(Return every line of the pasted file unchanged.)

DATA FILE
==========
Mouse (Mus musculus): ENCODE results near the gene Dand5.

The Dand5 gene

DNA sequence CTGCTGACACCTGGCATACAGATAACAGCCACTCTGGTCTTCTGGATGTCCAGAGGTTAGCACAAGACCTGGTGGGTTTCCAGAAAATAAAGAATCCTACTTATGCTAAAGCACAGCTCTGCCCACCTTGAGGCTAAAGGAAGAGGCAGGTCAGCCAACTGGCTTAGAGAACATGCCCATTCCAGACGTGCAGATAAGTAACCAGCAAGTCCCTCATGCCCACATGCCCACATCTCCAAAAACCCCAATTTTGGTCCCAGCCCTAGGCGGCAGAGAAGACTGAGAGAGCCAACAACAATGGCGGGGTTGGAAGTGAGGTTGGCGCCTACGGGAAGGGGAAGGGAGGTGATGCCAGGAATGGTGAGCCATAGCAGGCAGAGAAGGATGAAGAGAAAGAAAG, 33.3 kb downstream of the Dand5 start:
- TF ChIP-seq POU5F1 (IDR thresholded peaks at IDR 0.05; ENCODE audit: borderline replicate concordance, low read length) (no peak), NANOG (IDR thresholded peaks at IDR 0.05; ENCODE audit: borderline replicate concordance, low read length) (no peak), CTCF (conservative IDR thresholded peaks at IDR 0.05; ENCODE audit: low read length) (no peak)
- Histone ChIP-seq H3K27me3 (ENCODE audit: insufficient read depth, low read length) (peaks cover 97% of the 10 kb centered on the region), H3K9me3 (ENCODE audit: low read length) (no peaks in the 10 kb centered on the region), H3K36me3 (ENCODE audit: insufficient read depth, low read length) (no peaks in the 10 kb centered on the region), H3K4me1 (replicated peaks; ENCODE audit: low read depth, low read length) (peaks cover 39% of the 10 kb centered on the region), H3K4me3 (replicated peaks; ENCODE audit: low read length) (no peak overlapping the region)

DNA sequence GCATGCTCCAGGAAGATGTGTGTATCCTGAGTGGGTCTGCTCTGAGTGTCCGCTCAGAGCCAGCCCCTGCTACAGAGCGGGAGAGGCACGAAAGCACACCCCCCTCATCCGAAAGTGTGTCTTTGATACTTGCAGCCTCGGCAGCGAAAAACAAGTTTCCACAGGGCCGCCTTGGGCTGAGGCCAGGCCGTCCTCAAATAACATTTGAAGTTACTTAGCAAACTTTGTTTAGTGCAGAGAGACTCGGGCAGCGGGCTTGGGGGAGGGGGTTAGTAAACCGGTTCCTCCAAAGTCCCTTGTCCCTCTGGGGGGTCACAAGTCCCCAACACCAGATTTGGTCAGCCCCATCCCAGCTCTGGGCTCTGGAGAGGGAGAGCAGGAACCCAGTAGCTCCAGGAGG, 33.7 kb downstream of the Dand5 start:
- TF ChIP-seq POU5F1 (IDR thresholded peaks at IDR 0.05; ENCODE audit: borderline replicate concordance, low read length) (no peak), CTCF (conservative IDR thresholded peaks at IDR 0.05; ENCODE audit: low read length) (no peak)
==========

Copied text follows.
Mouse (Mus musculus): ENCODE results near the gene Dand5.

The Dand5 gene

DNA sequence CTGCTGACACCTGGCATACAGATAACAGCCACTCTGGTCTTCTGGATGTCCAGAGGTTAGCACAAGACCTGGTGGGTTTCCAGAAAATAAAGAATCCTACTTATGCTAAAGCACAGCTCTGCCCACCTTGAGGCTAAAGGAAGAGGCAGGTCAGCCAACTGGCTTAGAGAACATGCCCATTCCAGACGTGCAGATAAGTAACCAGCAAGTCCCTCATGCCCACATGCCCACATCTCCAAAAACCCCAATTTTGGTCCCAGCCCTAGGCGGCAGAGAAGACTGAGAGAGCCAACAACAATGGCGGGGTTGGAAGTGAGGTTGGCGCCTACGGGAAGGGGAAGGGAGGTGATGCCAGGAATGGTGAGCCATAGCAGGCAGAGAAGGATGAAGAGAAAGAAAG, 33.3 kb downstream of the Dand5 start:
- TF ChIP-seq POU5F1 (IDR thresholded peaks at IDR 0.05; ENCODE audit: borderline replicate concordance, low read length) (no peak), NANOG (IDR thresholded peaks at IDR 0.05; ENCODE audit: borderline replicate concordance, low read length) (no peak), CTCF (conservative IDR thresholded peaks at IDR 0.05; ENCODE audit: low read length) (no peak)
- Histone ChIP-seq H3K27me3 (ENCODE audit: insufficient read depth, low read length) (peaks cover 97% of the 10 kb centered on the region), H3K9me3 (ENCODE audit: low read length) (no peaks in the 10 kb centered on the region), H3K36me3 (ENCODE audit: insufficient read depth, low read length) (no peaks in the 10 kb centered on the region), H3K4me1 (replicated peaks; ENCODE audit: low read depth, low read length) (peaks cover 39% of the 10 kb centered on the region), H3K4me3 (replicated peaks; ENCODE audit: low read length) (no peak overlapping the region)

DNA sequence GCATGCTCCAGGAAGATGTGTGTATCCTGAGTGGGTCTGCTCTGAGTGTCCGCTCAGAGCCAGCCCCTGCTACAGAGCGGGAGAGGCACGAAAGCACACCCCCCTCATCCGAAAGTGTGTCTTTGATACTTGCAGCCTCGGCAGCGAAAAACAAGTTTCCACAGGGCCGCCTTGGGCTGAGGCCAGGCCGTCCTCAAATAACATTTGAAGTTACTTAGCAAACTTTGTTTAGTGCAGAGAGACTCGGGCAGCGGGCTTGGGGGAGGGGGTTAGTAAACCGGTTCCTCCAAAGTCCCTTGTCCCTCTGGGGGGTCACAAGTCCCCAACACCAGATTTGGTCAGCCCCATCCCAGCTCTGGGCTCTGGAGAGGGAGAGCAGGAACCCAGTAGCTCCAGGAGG, 33.7 kb downstream of the Dand5 start:
- TF ChIP-seq POU5F1 (IDR thresholded peaks at IDR 0.05; ENCODE audit: borderline replicate concordance, low read length) (no peak), CTCF (conservative IDR thresholded peaks at IDR 0.05; ENCODE audit: low read length) (no peak)